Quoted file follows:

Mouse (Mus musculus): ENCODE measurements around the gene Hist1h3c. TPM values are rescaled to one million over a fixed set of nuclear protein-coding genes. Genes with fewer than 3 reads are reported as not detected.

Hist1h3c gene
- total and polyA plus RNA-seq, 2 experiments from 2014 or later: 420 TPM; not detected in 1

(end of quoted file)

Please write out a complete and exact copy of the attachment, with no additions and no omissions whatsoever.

Mouse (Mus musculus): ENCODE measurements around the gene Hist1h3c. TPM values are rescaled to one million over a fixed set of nuclear protein-coding genes. Genes with fewer than 3 reads are reported as not detected.

Hist1h3c gene
- total and polyA plus RNA-seq, 2 experiments from 2014 or later: 420 TPM; not detected in 1